Lawrence G. Keane is the National Shooting Sports Foundation’s Senior Vice President of Government & Public Affairs. He’s also a former Assistant District Attorney (New York) and is admitted in practice to the Supreme Court.
Alan Gotlieb is the founder of the Second Amendment Foundation. If you’ve followed gun rights at all, you know the SAF and its key role in landmark gun rights cases. D.C. v Heller and McDonald v Chicago are only two of their big wins. For nearly forty years, Gotlieb and his organization have been a thorn in the side of government officials who think the Second Amendment can be ignored or infringed upon at will.
Their lists aren’t terribly different, but reflect their professional perspective.
Keane, understandably, leans toward the legal guidance their ruling will establish:
- Confirming “keep” (as in “keep and bear arms”) means to carry on one’s person outside the home.
- Affirming that the burden is on the government to demonstrate why someone can’t exercise their Second Amendment rights, not place the burden on an individual to show a “special need/purpose.”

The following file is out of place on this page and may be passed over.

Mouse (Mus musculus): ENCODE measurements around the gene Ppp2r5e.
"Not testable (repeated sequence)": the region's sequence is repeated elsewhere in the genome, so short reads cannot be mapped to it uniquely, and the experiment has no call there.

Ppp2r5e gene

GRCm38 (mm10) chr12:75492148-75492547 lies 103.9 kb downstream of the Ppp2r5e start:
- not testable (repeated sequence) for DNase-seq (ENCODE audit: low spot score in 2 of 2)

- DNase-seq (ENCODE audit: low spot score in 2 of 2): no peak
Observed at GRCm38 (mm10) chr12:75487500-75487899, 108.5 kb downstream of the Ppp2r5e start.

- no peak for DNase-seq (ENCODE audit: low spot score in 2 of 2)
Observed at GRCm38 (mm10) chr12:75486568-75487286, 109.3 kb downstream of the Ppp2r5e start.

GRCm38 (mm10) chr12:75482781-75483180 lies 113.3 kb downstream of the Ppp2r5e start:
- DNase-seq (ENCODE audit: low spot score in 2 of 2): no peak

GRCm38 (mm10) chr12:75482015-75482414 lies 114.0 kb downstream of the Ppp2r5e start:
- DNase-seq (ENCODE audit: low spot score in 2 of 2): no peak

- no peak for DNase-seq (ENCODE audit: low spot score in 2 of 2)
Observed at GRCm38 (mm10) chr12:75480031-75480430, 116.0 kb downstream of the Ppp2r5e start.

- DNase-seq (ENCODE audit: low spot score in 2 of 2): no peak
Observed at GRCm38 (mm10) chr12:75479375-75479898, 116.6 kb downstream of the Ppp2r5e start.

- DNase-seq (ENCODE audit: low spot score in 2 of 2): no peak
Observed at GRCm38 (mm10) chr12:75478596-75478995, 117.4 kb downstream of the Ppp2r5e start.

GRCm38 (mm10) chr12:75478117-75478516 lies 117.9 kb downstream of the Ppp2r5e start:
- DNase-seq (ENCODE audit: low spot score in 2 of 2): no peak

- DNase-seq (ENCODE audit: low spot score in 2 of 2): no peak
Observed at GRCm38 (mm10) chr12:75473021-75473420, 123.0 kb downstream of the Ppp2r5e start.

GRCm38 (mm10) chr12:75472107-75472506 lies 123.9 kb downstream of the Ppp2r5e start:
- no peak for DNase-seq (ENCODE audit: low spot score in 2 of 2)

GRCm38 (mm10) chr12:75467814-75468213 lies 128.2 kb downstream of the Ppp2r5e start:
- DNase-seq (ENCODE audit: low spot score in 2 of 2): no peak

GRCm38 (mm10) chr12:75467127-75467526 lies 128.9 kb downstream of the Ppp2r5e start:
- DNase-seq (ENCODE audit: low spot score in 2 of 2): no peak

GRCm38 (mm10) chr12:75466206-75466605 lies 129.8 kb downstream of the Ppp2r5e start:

- Establish the proper standard for lower court reviews of Second Amendment cases/challenges. (Courts have generally adopted the rational/lowest level of scrutiny. But, Keane points out, “Heller is clear- rational basis- is too-low. Government needs to show higher scrutiny.)
- Confirmation that the government can still limit where you can carry (the “sensitive places” language in Heller- akin to time/place/manner restrictions in First Amendment cases)
Gotlieb looks more toward impacts on individuals:
- Hints about standard of review (Keane’s point #3)
- Questions about guns outside the home
- Questions about why it is constitutional to require a special need for self defense?
They’re watching the same arguments, but from two different perspectives.
For Keane, the arguments will decide how legal cases will be resolved in the future.
Attaching a burden of proof on the government for denial will require stipulated requirements for permits- considerably more difficult than a vague “show special need” requirement.